In the interest of increasing my efficiency at work, I recently decided to experiment with group interviews for a specific subset of volunteer applicants. I’ve been resistant to the idea in the past, but I’m going to do a trial run and see how it goes. Seeking some tips, I entered “group interviews” into a Google search, which led me to a nightmarish slog through numerous articles extolling their so-called “virtues.” I discovered to my horror that in most group interviews, candidates are pitted against each other gladiator-style, as the smug gatekeepers of employment delight in watching domineering, psychopathically competitive blowhards bulldoze over their more timid challengers, who may have superior ideas but aren’t equipped for verbal battle in an artificial test arena. This draconian style of interviewing is thought to reveal the “natural leaders” and “courageous communicators” (read: loudmouths) and weed out the weak, undesirable hanger-backers.
Fortunately, I’ve never had to endure a group interview, but as a notorious hanger-backer myself, I take umbrage with these methods. The notion that extroversion is always a virtue still maintains overarching dominance in the American work place, despite introversion having a brief fifteen minutes of fame a few years ago with the release of Susan Cain's book "Quiet: The Power of Introverts in a World that Can’t Stop Talking." Corporate America still insists on clinging to the quasi-religious belief that extraverts are natural leaders and risk-takers simply because they’re charismatic and put on a good show. One employer, quoted in an article in Fortune, says of group interviews: “Right away you see who’s taking a leadership position, who’s taking over, who’s not contributing, who’s coming with solutions. It’s great stuff to watch and really tells us a lot.”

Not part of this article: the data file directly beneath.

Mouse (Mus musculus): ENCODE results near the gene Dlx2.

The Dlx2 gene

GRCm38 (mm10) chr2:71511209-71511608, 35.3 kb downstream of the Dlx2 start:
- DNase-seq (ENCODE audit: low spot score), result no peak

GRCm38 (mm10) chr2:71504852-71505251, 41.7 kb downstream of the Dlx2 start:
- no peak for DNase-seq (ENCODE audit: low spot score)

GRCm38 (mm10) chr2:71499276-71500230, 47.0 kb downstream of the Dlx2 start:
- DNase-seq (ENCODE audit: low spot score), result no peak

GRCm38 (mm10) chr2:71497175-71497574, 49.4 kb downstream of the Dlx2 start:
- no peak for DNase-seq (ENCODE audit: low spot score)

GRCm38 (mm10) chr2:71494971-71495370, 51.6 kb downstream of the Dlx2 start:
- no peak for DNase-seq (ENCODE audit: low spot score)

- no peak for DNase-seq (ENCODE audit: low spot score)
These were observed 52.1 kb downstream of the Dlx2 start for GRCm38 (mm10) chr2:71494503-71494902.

No, it doesn’t “tell you a lot.” The problem with this approach is many-fold. First of all, no group is going work effectively if every member is constantly vying for dominance. You need a mix of different strengths on a team, and despite popular opinion, strength is not always equivalent to volume. Secondly, “natural” leaders are not necessarily the best leaders. The may be the most confident and the most effective at asserting themselves, but some of the best leaders are those for whom it does not come naturally; those who have never seen themselves as leaders but nonetheless find themselves in leadership positions through the vagaries of corporate fickleness. The “non-natural” leader’s reluctance often means they are willing to put their egos aside, shut up, and listen deeply. Their humility allows them to step out of the spotlight so their team members can truly shine. And because they are not attached to being right, they are not afraid to make mistakes and admit it when they do. So, corporate America, overlook those “weak” hanger-backers at your own peril. You’re missing out on some real gems if all you’re hearing is the loudest voice in the room.
Now that I have completed my yearly lecture on the over-valuation of extraversion in American society, I have a pre-announcement announcement! Starting in early 2018, I’ll be working towards the self-publication of my novel, “Day Job Blues.” My goal is to have the book available in e-format by mid-summer. Watch this space for more information—and for the inevitable entertaining emotional breakdowns to come as I weed-whack my way through the process.
Oh, and before I sign off, it occurs to me I should note that my group interviews will not involve competitive shenanigans such as designing a vessel that will protect an egg from breaking when dropped at twenty feet. I’m a nice lady. They will be mutually supportive and hand-holdy, and shy people will not get points off.
Finally, here are some links to my general grousing about the trials of living as an introvert: